While the risks were substantial, in the case of these three indie filmmakers, so were the rewards. Chica has just completed her next short film, Serpent’s Lullaby, a modern take on the myth of Medusa. She also signed on to direct her first full-length feature film in Hollywood, Psychophonia, about a murder victim who communicates with his wife via cell phone calls from beyond the grave.
When only months ago Chica was facing the real risk of homelessness, now she is on her way to a fruitful Hollywood career. “I’m the happiest I’ve ever been in my life,” she says. “I do what I love and I do it with people that I love and all of this is due to our hard work, dedication and belief in myself and my team.” For prospective indie filmmakers, Chica’s advice is to: “Believe in it, believe in yourself, believe it’s possible, and never give up. Because the moment you give up, it’s all gone.”
WHY MONTREAL IS A FILMMAKER’S HAVEN
Seb and Ben McKinnon’s lives have become a whirlwind since Kin Fables found critical success at film festivals and online. They have been contacted by directors, producers and talent agents and offered jobs on many productions. One such offer that they accepted was the Hollywood production Fallen, an adaptation of a book franchise depicting a love story between a human and an angel. The McKinnons just got back from Budapest, where they worked on Fallen with Academy Award-winning director Scott Hicks. “He’s a really awesome guy,” says Seb. “And it was our job to propose new things to him. So, I would draw something and I’d ask him, ‘What do you think about this?’ Then I’d make some changes, show him again, and we would go from there.”
The McKinnon brothers are also in pre-production for the next installment in the Kin series, the passion project that is closest to their hearts. This time around, they opted to raise money through Kickstarter. Seb believes that crowdsourcing could be the future of cinema and he hopes that it will provide an alternative to the big studio blockbusters. “To me, the big budget films are getting more and more boring,” says Seb. “I find that there’s a way to make epic films without that kind of money. You don’t need those huge expensive CG shots to get the emotions of a blockbuster narrative.”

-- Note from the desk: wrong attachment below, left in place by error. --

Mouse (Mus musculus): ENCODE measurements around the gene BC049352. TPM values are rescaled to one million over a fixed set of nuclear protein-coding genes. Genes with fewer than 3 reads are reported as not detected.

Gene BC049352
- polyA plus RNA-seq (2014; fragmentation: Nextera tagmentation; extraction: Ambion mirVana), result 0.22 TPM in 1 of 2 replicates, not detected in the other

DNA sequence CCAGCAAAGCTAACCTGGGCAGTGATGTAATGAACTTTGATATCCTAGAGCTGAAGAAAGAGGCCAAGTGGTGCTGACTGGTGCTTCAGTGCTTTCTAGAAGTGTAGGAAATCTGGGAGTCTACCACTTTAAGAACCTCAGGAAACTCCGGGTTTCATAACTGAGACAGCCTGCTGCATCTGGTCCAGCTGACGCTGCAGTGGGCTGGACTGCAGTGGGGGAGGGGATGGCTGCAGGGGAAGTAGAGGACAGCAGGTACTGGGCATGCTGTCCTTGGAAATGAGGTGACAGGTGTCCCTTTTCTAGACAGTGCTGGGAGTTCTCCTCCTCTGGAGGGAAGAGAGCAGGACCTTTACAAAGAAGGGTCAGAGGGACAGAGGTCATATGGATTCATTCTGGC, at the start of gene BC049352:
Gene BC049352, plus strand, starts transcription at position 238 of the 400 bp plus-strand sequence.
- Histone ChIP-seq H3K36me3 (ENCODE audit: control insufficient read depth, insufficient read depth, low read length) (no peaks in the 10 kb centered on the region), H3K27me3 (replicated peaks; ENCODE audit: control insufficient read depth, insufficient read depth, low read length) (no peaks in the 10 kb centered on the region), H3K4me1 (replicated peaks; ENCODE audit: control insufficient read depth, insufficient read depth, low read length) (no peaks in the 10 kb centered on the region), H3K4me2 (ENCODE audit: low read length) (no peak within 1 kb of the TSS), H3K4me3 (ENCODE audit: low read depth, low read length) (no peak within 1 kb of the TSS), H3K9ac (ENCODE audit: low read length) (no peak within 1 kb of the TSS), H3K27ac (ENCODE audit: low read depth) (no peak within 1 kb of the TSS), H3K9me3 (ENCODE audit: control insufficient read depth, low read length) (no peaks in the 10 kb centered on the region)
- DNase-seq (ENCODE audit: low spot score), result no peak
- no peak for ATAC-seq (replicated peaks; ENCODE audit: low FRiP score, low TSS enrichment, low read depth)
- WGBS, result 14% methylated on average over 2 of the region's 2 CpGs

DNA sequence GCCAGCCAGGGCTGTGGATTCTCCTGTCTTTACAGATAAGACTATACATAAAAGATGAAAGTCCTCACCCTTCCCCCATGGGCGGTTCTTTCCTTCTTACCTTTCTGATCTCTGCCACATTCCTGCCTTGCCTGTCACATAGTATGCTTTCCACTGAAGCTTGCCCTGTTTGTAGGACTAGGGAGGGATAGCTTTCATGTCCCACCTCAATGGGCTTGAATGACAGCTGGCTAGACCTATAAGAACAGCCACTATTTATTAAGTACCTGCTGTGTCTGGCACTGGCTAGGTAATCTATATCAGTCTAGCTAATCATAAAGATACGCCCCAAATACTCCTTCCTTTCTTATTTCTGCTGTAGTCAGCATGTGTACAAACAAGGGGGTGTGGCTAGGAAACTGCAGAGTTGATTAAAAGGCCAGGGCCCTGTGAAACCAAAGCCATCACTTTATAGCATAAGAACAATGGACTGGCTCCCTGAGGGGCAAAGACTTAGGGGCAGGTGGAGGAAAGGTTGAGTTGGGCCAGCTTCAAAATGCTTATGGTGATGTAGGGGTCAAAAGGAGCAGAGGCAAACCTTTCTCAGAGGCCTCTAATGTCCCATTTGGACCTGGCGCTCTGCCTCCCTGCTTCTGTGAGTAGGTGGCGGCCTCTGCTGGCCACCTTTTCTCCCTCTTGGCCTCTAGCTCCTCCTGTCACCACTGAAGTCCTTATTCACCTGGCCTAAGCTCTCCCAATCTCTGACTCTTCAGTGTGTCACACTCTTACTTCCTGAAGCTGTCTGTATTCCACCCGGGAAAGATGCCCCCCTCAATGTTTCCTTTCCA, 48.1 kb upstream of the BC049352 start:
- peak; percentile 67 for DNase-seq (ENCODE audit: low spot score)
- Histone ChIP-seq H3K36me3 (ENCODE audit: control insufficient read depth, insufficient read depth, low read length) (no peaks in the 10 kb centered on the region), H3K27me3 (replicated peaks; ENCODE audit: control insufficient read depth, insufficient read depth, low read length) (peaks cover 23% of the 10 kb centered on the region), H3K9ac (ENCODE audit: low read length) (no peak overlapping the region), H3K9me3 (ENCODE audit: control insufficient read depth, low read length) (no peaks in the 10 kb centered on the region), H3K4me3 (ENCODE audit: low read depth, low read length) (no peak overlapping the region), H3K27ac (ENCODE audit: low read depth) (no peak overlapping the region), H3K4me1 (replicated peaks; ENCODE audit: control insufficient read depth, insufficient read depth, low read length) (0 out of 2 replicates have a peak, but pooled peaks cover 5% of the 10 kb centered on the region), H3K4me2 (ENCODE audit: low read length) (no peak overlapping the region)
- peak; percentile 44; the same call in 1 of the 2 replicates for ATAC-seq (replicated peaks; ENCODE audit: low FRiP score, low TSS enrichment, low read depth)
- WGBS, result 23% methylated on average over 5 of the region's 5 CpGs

All three filmmakers believe that Montreal’s unique culture make it a haven for avant-garde filmmaking. Bohbot believes that the economic strength of Montreal gives artists more leeway to live frugally while creating their masterpieces. “Most simply, Montreal is cheaper and has a freer spirit than other cities in Canada and North America,” says Bohbot.
“The bilingualism or trilingualism is the connection between Montreal and successful filmmakers,” says Chica. And Bohbot agrees: “The French Canadian spirit plays a huge role. I would say that the Québécois are more daring, more willing to take risks, more willing to live, smoke, drink, throw caution to the wind. That seeps into the blood of Montrealers.”
Seb says that Montreal is packed with potential collaborators. “I see Montreal as the bohemian hub of Canada,” he says. “That means that there’s loads and loads of creative people around. Not only inspiring for filmmakers but also necessary to making an indie film. There is a willingness here. The people of Montreal believe in throwing themselves into projects for art’s sake.”
“People are more willing to try things here,” adds Bohbot. “It’s less corporate, less capitalistic and more emotional, experimental and raw. I love it here.” ■
You can watch The Lady in Number 6 on Netflix. Ceramic Tango can be obtained by contacting Forge Films, and Kin Fables can be viewed here, while the Kickstarter for the second installment of Kin can be found here.